Sam stayed silent for a little while, every few steps shuffling to try to keep warm. After a few blocks the quiet was too cold, and he looked at Leo.
"Nickel for your thoughts?"
Leo cracked a smile but shook his head. "I'm going home."
"I'll walk with you."
"Nah. Go back and get your car. It's freezing out here."
Sam studied him. "Okay."
"Thank you," Leo said. It was vague, but they both knew what he meant.
"You bet," Sam replied, and left his boss studying the sidewalk while he half-jogged back to the White House.
Once there he realized there was no reason not to go back inside and get his sweater. He wouldn't need it just going to his car, but it might come in handy in the morning. If the temperature kept dropping, Christmas was going to get here soon.
It didn't surprise him, upon entering the building, to find desk lamps sporadically burning. It was practically Monday, and people had work they thought they had to have done by morning.
It did surprise him, mildly, to find Donna at her desk, since he thought he'd actually seen her leave for home.
"You're still here?" she asked him, looking up at the sound of his steps.
"I just came back to get my sweater."
"I thought you'd gone home."
"What?" She looked up again. "No."
"Is Josh still here?"
Donna looked at the closed door of Josh's darkened office and shook her head without teasing Sam for his lack of attention. Sam watched her closely; she looked almost apprehensive.
She looked at him again, purposefully. "Hey, how'd the thing go with the penny?"
Sam perched on the edge of her desk. "The penny is saved."
"And, I guess, earned, incidentally." Her gaze kept flicking toward Josh's door, but her voice sounded perfectly fine.
Sam unbuttoned the collar of his coat. It was hot in here. Even stuffy, and he wondered where all the drafts had gone. Which made him think about the early draft of the arts council speech and how he needed to go over a few things with Toby. Tomorrow. Right now he needed to grab his sweater and go home. Except that Donna's gaze kept flicking toward Josh's door and she was readily making small-talk about the penny.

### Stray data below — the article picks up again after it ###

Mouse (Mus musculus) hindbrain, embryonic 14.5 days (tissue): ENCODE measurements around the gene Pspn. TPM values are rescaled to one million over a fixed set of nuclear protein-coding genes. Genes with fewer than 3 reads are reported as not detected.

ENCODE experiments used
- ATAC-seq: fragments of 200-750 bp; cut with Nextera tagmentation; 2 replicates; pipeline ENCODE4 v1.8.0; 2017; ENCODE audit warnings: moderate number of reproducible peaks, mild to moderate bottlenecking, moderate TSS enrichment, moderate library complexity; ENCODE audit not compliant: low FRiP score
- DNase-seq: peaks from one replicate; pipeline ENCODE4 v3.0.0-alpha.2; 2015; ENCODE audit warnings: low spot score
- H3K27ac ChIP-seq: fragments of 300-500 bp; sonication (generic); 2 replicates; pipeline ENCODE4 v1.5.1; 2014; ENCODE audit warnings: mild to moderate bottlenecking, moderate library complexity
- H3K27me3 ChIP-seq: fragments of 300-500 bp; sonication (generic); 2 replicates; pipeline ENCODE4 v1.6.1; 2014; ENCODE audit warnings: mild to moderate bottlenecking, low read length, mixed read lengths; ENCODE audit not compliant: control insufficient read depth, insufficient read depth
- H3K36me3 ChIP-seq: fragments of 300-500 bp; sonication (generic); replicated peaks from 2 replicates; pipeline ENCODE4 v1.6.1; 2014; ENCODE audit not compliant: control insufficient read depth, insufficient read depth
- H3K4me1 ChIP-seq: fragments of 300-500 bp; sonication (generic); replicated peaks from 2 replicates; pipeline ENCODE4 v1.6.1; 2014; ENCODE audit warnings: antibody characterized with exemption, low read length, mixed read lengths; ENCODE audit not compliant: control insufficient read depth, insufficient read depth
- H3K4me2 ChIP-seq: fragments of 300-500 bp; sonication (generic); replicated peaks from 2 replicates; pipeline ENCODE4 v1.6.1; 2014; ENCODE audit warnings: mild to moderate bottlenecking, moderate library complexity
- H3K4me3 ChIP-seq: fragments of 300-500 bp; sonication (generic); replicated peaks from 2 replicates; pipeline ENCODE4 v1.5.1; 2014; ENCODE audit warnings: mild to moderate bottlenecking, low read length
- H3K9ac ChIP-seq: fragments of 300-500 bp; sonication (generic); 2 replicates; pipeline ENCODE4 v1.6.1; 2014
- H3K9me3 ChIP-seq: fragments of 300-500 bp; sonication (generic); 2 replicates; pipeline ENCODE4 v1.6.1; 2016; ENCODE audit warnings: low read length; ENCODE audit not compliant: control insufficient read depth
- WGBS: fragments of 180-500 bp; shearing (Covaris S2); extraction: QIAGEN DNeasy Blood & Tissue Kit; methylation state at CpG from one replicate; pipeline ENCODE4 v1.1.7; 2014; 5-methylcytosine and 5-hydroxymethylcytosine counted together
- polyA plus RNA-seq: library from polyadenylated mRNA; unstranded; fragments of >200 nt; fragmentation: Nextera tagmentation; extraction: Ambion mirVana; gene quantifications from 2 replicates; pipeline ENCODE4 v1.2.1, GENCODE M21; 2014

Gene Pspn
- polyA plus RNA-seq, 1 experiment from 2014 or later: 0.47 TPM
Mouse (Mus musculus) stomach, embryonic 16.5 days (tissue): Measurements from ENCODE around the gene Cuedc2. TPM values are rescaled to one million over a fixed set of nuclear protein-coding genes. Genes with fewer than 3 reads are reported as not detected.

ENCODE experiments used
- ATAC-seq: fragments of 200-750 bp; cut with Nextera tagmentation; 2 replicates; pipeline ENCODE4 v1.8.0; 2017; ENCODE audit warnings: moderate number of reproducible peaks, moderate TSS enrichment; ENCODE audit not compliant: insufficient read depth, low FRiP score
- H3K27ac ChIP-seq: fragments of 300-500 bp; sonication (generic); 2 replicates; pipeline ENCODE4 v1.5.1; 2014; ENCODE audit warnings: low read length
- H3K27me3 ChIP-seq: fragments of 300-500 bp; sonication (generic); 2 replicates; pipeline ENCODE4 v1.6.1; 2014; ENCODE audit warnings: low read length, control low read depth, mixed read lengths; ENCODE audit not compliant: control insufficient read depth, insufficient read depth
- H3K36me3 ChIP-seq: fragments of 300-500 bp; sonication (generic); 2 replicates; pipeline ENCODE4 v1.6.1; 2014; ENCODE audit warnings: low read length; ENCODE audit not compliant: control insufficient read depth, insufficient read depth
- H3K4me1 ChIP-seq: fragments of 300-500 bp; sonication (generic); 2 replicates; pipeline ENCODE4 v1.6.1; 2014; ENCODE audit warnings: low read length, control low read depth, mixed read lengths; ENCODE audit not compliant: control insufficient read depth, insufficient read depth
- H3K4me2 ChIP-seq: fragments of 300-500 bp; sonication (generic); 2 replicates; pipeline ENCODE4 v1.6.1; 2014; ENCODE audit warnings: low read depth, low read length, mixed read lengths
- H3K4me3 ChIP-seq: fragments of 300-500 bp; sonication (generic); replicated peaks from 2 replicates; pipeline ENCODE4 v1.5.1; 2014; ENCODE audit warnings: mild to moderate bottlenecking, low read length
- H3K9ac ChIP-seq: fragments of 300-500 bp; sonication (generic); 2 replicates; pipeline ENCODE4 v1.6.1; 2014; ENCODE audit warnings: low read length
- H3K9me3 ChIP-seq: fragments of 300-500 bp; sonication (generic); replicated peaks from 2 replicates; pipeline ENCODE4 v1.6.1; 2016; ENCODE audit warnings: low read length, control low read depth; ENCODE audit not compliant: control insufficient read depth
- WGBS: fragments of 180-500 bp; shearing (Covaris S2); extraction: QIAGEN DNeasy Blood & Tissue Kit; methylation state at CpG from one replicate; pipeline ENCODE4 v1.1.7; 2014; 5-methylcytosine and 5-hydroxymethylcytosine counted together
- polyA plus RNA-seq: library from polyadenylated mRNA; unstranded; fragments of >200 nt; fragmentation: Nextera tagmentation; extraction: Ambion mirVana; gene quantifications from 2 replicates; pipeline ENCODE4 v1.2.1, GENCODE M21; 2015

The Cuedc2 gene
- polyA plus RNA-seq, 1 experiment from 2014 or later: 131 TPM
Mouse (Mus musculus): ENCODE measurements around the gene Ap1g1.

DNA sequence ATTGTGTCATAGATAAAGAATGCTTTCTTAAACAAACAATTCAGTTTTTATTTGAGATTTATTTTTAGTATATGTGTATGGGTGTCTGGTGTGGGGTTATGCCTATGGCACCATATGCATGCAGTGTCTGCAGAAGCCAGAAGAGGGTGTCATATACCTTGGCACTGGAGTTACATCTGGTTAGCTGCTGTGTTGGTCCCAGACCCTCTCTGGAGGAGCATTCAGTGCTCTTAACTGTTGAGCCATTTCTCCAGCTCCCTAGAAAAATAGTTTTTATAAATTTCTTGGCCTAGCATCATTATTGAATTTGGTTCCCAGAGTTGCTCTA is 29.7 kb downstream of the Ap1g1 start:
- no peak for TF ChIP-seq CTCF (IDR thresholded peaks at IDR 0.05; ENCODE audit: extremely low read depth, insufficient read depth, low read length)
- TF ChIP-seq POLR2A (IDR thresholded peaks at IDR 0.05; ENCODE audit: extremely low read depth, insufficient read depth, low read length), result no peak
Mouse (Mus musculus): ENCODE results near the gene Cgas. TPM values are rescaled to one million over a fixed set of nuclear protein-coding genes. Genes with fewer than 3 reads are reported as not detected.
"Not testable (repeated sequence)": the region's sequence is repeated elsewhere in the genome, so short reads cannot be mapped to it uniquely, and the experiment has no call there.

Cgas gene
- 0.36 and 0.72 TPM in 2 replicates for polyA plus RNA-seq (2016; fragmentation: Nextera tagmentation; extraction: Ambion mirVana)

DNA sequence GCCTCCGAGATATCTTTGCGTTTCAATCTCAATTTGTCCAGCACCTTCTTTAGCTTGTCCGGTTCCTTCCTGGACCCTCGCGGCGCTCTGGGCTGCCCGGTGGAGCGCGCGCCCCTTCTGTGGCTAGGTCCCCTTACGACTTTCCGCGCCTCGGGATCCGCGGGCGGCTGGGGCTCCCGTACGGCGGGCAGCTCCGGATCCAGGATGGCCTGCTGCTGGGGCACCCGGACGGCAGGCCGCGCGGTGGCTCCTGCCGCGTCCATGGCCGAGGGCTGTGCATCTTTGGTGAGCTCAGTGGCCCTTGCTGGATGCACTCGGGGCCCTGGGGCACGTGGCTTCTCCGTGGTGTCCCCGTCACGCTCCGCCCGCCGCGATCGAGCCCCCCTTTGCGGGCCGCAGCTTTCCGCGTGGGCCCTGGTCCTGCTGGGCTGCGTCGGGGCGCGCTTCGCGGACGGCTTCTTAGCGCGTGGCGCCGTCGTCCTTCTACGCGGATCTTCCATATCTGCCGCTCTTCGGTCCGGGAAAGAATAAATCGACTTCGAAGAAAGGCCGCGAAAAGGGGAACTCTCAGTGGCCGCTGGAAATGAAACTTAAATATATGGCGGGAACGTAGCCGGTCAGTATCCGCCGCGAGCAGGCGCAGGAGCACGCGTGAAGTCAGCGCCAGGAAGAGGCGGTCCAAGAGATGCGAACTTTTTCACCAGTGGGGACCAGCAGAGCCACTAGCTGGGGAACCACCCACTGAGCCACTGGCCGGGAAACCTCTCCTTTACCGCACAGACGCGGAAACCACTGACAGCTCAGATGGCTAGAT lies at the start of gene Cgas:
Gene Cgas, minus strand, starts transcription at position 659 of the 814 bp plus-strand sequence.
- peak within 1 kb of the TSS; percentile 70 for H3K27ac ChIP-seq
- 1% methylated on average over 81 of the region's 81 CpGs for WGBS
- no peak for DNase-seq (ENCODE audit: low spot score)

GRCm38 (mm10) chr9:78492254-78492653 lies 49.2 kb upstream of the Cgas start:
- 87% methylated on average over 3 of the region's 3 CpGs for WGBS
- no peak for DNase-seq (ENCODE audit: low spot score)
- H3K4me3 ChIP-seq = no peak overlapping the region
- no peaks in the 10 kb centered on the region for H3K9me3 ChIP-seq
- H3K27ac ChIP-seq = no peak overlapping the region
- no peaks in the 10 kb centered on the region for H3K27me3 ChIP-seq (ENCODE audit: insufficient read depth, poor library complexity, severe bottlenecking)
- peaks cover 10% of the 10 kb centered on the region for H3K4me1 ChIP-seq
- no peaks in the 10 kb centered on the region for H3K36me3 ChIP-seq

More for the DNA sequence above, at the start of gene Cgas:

"You know, it's a little hard to figure what sort of effect dumping the penny would have on charity organizations," she said.
"I mean, you're less likely to drop a nickel or a quarter into that little tub in the drive-thru at McDonalds."
"But we don't have to worry about that now, do we? 'Cause Sam's the man."
"The penny keeps its place of honor," Sam assured her. "Like Pluto."
Donna grinned at him, but her eyes couldn't hold his gaze because she kept looking impuslively behind her. It was stuffy and airless in here, and she thought about going outside until she remembered how cold it was tonight. Too cold to sit dead still for an hour, but they had. Beside that fountain for an hour, and she'd wanted to throw in a penny, but she couldn't even formulate a wish.
Hell, the journal wasn't full of secrets anyway. Just reflections. Sleep-deprived and in scribbles and written through every emotion across the board. Flipping through it when it was back in her hands she thought about how it would look to somebody else, to a man, to a Republican. About how it would look the night the entry was tear-stained for no other reason than there were no new messages on her machine. About how it would look the night it was dry and neat and in paragraphs when the President was sick and the world was falling down.
"We'd all be penniless," Sam said.
"Join the club." Donna didn't miss a beat. "Listen, I'm happy for the penny, and all, but it's midnight, so. I'm out of here."